Never say the business of filmmaking is predictable. Following up his two staggering, bleak documentaries The Act of Killing and The Look of Silence, director Joshua Oppenheimer is taking a sharp 180-degree turn with his next project.

NEON announced that they’ve acquired his new feature The End, which is described as a “golden-age musical about the last human family.” Set to star Tilda Swinton, George Mackay, and Stephen Graham, the project will begin shooting next year. In an interview last year with Prospect, the director opened up a bit more about the project

“I had a longing to make a film on wealth forged in mass violence, the third part of a trilogy of the Indonesian films. But I couldn’t return to Indonesia to do that,” he said, “I was researching other very wealthy families, and one of them was buying a doomsday bunker that was more of a palace than a bunker. I decided to make a film about a family in a bunker 20 years after the world has ended—and to make it a musical.”

He added, “This family has enriched itself through fossil fuels. It’s now 20 years after the world has ended and they have a son who was born in the bunker. It’s a study in impunity. They tell themselves that this vast tomb is now the pinnacle of civilization, because they are the last family, a Noah’s Ark for a flood that will never subside. The themes grow out of what I explored in The Act of Killing—guilt and denial, the imposition of a narrative by the powerful, the performance of impunity. And remember: Impunity is always performed. It’s not something you can take for granted. You have to assert it with shows of force, which African American communities have seen all over the country forever.”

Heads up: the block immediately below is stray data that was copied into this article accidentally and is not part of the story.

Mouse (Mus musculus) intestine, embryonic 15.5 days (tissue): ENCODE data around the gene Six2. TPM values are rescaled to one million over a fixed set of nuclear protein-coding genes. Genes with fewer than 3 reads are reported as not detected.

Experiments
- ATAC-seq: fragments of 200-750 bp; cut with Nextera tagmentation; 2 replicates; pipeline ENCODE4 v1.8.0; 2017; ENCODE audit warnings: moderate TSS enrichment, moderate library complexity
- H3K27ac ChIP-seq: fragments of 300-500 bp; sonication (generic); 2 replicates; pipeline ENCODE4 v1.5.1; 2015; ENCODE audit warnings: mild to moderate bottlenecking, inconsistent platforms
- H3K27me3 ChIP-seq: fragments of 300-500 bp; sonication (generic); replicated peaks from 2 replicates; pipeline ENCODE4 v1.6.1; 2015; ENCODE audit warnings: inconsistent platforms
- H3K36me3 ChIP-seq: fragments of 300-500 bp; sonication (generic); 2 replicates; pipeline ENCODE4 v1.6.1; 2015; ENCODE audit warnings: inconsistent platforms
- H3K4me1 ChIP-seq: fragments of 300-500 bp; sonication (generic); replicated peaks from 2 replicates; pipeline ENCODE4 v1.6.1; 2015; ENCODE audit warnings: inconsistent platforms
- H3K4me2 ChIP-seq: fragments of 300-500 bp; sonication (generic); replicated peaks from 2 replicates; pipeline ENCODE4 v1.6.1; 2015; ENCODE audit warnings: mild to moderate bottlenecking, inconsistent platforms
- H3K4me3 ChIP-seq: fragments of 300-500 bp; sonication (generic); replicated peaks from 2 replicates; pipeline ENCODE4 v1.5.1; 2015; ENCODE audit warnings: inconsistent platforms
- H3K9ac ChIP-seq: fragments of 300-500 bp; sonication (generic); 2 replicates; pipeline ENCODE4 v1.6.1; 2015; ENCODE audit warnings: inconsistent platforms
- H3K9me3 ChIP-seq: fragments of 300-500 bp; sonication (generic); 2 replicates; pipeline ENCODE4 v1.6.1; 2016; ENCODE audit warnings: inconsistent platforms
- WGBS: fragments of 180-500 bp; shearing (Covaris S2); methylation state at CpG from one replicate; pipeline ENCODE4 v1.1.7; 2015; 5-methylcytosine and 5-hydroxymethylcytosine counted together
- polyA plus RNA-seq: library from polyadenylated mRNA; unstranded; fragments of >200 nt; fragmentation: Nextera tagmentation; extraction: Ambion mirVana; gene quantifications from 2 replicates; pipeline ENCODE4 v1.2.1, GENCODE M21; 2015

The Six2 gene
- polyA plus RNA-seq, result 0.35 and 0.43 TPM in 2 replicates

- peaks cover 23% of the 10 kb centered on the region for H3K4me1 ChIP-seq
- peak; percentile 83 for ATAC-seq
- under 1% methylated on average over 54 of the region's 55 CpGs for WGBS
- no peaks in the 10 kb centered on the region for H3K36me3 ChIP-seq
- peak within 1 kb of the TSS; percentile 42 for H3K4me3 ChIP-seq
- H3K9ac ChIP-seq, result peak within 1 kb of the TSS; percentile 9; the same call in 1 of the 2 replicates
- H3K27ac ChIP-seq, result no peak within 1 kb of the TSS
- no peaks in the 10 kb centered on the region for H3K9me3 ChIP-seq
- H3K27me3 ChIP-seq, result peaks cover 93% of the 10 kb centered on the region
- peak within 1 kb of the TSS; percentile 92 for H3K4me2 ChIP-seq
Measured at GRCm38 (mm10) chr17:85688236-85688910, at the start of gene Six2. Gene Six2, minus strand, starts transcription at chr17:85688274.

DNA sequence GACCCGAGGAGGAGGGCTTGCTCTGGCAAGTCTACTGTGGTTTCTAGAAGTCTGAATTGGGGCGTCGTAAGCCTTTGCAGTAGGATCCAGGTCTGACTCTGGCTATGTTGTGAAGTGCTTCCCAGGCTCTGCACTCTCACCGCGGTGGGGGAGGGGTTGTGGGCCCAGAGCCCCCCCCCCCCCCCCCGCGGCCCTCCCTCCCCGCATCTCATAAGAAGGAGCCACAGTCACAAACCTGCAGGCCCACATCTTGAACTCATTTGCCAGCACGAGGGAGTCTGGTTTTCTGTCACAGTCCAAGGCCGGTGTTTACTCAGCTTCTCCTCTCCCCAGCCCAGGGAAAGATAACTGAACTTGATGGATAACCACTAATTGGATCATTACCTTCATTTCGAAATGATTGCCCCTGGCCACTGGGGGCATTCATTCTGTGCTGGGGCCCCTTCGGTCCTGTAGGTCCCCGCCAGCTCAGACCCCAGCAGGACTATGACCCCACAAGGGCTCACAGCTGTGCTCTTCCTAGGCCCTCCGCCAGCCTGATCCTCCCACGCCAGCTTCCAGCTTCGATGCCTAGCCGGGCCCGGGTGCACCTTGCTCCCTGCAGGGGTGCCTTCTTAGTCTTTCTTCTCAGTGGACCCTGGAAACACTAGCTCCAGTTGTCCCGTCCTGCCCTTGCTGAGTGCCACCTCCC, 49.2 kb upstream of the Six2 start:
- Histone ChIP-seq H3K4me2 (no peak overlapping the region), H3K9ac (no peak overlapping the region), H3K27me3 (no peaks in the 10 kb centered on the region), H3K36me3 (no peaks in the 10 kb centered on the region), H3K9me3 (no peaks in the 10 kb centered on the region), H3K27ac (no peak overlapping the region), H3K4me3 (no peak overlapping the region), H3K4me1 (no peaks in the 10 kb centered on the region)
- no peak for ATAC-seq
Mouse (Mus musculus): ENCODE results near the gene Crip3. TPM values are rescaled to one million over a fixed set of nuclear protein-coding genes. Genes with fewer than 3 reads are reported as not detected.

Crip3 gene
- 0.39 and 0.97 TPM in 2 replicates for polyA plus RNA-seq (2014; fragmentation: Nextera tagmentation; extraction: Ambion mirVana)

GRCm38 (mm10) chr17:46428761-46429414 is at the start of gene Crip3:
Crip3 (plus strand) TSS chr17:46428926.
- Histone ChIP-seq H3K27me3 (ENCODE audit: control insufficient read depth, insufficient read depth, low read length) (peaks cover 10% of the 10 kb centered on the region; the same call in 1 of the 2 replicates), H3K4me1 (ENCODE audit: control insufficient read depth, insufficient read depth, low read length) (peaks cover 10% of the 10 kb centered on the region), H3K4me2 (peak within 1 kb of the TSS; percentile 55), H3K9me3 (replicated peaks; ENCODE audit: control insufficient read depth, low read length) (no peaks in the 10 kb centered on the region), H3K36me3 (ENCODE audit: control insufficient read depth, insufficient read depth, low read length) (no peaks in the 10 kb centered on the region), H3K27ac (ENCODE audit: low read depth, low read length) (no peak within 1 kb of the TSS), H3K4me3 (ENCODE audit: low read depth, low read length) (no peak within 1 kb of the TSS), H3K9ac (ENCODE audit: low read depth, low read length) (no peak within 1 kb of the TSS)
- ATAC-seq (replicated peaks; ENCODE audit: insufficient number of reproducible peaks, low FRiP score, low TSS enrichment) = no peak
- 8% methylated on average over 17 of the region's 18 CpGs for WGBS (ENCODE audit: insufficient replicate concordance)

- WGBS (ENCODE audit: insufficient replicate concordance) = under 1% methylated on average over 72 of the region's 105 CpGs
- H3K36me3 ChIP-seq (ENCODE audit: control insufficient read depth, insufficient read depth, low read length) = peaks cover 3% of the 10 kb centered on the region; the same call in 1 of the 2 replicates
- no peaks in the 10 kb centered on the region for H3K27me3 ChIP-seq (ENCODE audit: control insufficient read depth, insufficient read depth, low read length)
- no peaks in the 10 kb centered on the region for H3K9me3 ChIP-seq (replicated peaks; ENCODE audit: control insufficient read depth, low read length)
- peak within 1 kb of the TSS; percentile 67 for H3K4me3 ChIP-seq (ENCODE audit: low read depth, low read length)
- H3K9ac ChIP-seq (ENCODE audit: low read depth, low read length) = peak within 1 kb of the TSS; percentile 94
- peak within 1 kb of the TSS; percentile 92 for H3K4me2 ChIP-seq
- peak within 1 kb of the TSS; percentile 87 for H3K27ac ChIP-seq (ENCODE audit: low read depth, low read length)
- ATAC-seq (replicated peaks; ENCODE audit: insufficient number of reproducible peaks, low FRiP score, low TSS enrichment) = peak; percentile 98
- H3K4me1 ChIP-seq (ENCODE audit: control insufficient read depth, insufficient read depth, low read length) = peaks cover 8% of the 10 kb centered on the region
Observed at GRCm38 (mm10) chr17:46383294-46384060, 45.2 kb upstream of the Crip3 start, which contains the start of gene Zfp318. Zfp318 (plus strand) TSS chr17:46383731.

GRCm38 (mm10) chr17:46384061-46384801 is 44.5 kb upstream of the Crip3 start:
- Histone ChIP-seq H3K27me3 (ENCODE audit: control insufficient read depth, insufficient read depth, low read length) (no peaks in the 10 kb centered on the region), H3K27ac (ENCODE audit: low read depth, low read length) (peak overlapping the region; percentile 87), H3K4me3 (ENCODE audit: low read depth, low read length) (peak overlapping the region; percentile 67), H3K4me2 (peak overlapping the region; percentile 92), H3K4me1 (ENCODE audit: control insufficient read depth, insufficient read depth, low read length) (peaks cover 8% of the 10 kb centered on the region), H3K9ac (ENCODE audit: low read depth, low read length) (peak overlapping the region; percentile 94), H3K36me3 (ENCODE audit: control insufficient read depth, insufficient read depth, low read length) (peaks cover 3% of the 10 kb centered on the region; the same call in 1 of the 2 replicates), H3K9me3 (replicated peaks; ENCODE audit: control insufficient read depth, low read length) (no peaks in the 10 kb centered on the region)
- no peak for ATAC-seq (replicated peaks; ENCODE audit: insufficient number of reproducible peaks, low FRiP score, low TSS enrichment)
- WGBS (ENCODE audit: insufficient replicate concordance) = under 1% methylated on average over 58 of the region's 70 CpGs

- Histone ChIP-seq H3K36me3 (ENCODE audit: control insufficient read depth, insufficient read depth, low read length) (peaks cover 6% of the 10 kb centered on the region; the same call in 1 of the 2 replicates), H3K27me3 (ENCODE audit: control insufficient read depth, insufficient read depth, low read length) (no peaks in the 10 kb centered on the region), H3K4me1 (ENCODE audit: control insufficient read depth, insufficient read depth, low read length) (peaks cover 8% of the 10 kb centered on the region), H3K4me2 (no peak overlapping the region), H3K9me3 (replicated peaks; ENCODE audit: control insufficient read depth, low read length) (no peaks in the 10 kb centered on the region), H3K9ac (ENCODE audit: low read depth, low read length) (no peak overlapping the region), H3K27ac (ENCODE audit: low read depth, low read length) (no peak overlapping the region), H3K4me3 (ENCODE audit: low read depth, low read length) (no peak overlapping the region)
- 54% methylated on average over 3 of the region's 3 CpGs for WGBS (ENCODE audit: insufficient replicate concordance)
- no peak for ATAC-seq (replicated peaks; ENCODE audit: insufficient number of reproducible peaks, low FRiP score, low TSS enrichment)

The director went on to describe the film as “an exploration of whether we as human beings can come to a place where our guilt is too much to recover from. We are our pasts. And we’re all perpetrators in one way or another.”

He also discussed his love of the musical genre, saying, “Musicals are a uniquely American form that embodies a uniquely American cultural phenomenon of radical, groundless optimism. This family, in denial about helping to bring about the end of the world, is trying to celebrate their future when there is no future. That’s just ripe for music and song and being explored in the tradition of the great American musical.”

Expect a release later in 2022 for The End.

No more articles